At this visit, the patient indicated his pain by holding his left hand over the right shoulder joint; this body language is consistent with an FD.2 The author actively pulled the arm into extension and abduction, similar to the direction of the injury 18 months prior. The author pulled in multiple planes until the patient stated he no longer felt pain, only tightness. The author monitored the tension in these planes and tugged the arm with moderate velocity and low amplitude. The patient experienced no pain during the treatment. Immediately after the treatment, the patient took control of his right arm and moved it in full ROM and 180° abduction with 0/10 pain (Figure 2). Repeated shoulder examination revealed no significant findings. Shoulder exercises were demonstrated and encouraged to strengthen the shoulder. 
Figure 2.
Abduction after the second treatment using the fascial distortion model, 2 weeks after the initial presentation and treatment. The patient had sustained a hyperextension injury of his right arm 18 months before presentation.
Figure 2.
Abduction after the second treatment using the fascial distortion model, 2 weeks after the initial presentation and treatment. The patient had sustained a hyperextension injury of his right arm 18 months before presentation.
Three months later, the patient followed up with the author. He maintained 180° in shoulder abduction bilaterally, had no deficits in shoulder internal rotation or neck rotation, had visual improvement of atrophy, and had 0/10 pain. Osteopathic structural examination showed that the patient was in the common compensatory pattern. He stated that he was able to pick up his children, get dressed, and work without pain or limitations. 
Discussion
In 2 visits, a young man who had 18 months of 8/10 pain and limited ROM in shoulder abduction and internal rotation was able to obtain optimum results of full shoulder ROM and no pain after correct application of the FDM. These outcomes correlated with the author's knowledge and expectations of the FDM. The patient's pain during treatment of an HTP and TB along with skin irritation were expected. The author had mild thumb pain and fatigue. The adverse effects of treatment may deter some patients from receiving and physicians from applying this method. 
As previously noted, frozen shoulder can resolve spontaneously, fully or partially, at 18 to 36 months.3-5 We acknowledge that this patient had entered this time frame, but the results immediately after the application of the FDM were clinically significant and quantifiable. Therefore, we believe his recovery resulted from the FDM rather than from time. 
Physicians can apply this manual technique without the need for specialized equipment. Information about FDM training, treatments, contraindications, and adverse effects can be found at the American Fascial Distortion Model Association website (https://afdma.com/).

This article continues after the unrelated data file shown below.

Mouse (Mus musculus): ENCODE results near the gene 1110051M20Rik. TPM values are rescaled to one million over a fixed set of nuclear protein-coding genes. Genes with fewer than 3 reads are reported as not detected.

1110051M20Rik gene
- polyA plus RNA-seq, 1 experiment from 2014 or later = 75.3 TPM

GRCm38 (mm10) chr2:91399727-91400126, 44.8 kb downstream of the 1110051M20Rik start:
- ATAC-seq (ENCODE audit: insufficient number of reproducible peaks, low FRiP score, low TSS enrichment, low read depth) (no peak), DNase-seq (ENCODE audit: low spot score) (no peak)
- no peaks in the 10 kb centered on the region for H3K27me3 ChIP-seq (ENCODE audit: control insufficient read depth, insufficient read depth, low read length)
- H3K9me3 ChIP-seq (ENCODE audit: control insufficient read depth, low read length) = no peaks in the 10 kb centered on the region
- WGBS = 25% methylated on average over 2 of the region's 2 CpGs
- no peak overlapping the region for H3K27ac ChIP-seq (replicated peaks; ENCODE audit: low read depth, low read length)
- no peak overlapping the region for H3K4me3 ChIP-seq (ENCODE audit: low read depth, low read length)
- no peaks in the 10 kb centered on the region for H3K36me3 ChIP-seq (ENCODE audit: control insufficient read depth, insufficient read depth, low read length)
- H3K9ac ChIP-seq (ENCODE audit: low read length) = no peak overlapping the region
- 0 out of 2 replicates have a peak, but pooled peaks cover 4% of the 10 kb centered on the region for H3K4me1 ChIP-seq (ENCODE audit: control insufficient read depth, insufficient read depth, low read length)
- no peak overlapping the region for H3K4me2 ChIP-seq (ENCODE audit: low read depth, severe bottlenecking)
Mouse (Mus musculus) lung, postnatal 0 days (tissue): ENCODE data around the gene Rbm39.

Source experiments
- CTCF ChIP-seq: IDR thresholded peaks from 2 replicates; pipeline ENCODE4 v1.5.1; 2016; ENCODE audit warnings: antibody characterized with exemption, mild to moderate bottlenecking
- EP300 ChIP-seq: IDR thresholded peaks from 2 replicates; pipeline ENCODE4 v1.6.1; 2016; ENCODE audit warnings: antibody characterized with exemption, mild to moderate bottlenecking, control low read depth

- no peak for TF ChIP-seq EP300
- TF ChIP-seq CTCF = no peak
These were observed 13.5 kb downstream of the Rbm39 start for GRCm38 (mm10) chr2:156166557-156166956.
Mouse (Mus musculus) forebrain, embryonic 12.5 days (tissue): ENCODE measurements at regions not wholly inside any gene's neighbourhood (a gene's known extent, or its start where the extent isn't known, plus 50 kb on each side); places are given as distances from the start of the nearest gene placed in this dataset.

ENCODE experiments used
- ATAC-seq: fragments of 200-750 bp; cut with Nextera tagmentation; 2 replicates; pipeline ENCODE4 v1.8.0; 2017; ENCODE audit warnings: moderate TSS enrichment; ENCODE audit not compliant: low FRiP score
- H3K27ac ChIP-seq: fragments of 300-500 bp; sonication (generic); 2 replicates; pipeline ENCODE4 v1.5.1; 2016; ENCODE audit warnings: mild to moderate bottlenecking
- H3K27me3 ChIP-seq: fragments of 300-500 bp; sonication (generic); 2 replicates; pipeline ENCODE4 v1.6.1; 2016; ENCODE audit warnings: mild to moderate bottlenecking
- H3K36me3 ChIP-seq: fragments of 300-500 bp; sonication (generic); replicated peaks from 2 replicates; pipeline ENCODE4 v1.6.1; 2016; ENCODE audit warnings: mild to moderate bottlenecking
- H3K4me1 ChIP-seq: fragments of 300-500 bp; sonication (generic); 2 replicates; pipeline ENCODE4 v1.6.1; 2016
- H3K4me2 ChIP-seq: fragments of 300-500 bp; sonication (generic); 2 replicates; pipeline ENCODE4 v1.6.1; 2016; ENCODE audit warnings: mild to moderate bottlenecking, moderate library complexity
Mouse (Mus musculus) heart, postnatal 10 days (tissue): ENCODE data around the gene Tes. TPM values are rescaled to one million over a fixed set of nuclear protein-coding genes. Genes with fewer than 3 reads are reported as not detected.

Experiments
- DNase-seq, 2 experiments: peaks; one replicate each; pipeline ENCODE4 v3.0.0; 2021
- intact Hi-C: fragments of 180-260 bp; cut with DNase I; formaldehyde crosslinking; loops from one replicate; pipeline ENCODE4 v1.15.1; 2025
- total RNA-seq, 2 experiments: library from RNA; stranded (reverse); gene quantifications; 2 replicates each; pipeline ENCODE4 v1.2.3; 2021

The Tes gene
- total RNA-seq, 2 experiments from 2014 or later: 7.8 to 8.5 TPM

Conclusion
The FDM is a noninvasive and alternative method of managing musculoskeletal injuries such as frozen shoulder. Further research will be necessary for widespread acceptance and use of the FDM. A randomized controlled double-blinded clinical trial could promote more interest, exposure, and additional investigation. A study that correlates each proposed fascial distortion with imaging would further support the FDM. 
Acknowledgments
We thank Molly Olson, OMS IV, for her review and editing of this case report. 
References
Typaldos S. Introducing the fascial distortion model. Am Acad Osteopath J. 1994;4(2):14-18, 30-36.
Typaldos S. FDM: Clinical and Theoretical Application of the Fascial Distortion Model Within the Practice of Medicine and Surgery. 4th ed. Brewer, ME: Orthopathic Global Health Publications; 2002.
Dutton M. The shoulder. In: Dutton M. Dutton's Orthopaedic Examination, Evaluation, and Intervention. 3rd ed. New York, NY: McGraw Hill Companies Inc; 2012:556-574.
Ferri F. Frozen shoulder. In: Ferri F. Ferri’s Clinical Advisor 2016. Philadelphia, PA: Elsevier; 2015:518.
Krabak BJ. Adhesive capsulitis. In: Frontera WR, Silver JK, Rizzo TDJr. Essentials of Physical Medicine and Rehabilitation: Musculoskeletal Disorders, Pain, and Rehabilitation. 3rd ed. Philadelphia, PA: Elsevier Saunders; 2015:53-57. [CrossRef]
Typaldos S. Triggerband technique. Am Acad Osteopath J. 1994:15-18, 30-33.
Figure 1.
Abduction before application of the fascial distortion model. The patient had sustained a hyperextension injury of his right arm 18 months before presentation.
Figure 1.
Abduction before application of the fascial distortion model. The patient had sustained a hyperextension injury of his right arm 18 months before presentation.
Figure 2.
Abduction after the second treatment using the fascial distortion model, 2 weeks after the initial presentation and treatment. The patient had sustained a hyperextension injury of his right arm 18 months before presentation.
Figure 2.
Abduction after the second treatment using the fascial distortion model, 2 weeks after the initial presentation and treatment. The patient had sustained a hyperextension injury of his right arm 18 months before presentation.